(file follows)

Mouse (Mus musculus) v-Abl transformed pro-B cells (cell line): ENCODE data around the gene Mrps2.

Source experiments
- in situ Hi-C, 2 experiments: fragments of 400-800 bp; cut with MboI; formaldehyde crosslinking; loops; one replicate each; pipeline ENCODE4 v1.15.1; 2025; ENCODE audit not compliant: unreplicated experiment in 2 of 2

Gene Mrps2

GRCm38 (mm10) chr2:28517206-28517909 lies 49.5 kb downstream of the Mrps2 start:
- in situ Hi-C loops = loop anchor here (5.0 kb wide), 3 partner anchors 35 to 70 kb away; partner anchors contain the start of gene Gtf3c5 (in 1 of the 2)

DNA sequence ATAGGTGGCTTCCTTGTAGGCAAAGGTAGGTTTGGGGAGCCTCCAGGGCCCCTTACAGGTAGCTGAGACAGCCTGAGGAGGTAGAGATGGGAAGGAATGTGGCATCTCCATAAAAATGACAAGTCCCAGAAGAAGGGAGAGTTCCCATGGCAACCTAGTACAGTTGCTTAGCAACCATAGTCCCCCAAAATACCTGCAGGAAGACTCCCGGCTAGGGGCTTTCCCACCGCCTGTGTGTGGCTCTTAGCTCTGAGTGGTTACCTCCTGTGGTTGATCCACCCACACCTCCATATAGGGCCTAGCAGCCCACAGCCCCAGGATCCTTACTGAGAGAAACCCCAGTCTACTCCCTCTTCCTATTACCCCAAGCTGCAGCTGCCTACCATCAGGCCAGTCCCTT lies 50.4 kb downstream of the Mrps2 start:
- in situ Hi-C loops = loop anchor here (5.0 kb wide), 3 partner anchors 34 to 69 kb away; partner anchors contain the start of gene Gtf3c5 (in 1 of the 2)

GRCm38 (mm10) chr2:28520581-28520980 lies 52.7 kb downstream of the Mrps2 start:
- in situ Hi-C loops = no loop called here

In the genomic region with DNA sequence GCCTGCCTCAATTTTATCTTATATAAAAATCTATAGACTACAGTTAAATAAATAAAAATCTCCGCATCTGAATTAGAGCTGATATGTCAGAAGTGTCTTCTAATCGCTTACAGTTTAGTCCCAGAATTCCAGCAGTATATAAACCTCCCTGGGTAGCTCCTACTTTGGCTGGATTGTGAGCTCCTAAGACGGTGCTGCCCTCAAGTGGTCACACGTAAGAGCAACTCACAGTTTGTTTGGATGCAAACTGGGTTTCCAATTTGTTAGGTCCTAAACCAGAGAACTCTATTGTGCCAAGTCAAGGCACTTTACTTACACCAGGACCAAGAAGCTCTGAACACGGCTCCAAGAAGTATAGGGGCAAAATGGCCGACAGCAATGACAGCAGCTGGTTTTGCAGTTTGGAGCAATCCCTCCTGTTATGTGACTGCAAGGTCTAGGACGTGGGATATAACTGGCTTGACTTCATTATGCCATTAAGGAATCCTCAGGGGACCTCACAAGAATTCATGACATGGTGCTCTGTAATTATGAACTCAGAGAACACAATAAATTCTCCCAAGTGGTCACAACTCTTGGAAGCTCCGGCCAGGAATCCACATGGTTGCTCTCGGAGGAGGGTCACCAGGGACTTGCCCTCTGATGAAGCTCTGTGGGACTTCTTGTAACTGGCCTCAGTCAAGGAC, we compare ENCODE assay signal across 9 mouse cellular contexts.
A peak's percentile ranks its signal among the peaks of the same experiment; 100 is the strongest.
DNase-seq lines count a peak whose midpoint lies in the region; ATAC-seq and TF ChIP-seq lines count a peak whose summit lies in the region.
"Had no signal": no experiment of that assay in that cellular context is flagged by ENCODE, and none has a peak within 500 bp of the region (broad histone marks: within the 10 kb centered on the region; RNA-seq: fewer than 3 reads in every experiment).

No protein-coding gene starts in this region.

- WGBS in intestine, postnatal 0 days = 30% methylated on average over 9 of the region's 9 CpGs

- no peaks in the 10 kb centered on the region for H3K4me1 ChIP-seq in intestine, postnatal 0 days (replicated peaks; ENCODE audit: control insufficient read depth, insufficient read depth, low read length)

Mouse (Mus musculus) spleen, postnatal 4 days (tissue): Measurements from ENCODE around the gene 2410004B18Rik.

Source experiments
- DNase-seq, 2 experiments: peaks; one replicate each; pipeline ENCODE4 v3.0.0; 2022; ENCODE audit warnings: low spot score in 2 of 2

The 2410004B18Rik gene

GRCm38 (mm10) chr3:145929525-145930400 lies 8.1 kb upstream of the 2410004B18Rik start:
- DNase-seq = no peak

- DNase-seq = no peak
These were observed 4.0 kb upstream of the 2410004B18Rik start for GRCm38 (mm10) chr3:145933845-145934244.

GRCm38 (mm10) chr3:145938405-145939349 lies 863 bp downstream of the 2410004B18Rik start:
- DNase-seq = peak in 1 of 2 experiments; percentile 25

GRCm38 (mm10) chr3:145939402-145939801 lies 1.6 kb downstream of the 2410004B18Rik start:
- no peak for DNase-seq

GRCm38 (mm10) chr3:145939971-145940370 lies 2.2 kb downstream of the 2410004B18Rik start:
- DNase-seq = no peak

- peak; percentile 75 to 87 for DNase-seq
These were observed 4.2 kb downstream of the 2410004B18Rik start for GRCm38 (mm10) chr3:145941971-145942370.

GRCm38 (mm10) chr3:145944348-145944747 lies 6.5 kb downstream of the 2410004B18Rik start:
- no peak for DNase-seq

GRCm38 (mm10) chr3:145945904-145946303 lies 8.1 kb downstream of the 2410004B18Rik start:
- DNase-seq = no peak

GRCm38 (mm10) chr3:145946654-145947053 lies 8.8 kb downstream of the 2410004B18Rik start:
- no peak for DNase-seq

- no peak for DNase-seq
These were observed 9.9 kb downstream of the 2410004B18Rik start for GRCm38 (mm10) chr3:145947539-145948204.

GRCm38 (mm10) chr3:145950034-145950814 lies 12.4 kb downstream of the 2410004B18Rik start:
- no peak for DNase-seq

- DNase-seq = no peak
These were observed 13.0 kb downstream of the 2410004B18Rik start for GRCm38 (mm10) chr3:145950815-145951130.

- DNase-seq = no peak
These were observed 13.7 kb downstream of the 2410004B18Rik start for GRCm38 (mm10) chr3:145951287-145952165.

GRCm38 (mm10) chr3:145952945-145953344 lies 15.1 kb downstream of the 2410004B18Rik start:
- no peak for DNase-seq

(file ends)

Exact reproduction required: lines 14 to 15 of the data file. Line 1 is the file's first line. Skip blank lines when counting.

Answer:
"Had no signal": no experiment of that assay in that cellular context is flagged by ENCODE, and none has a peak within 500 bp of the region (broad histone marks: within the 10 kb centered on the region; RNA-seq: fewer than 3 reads in every experiment).

No protein-coding gene starts in this region.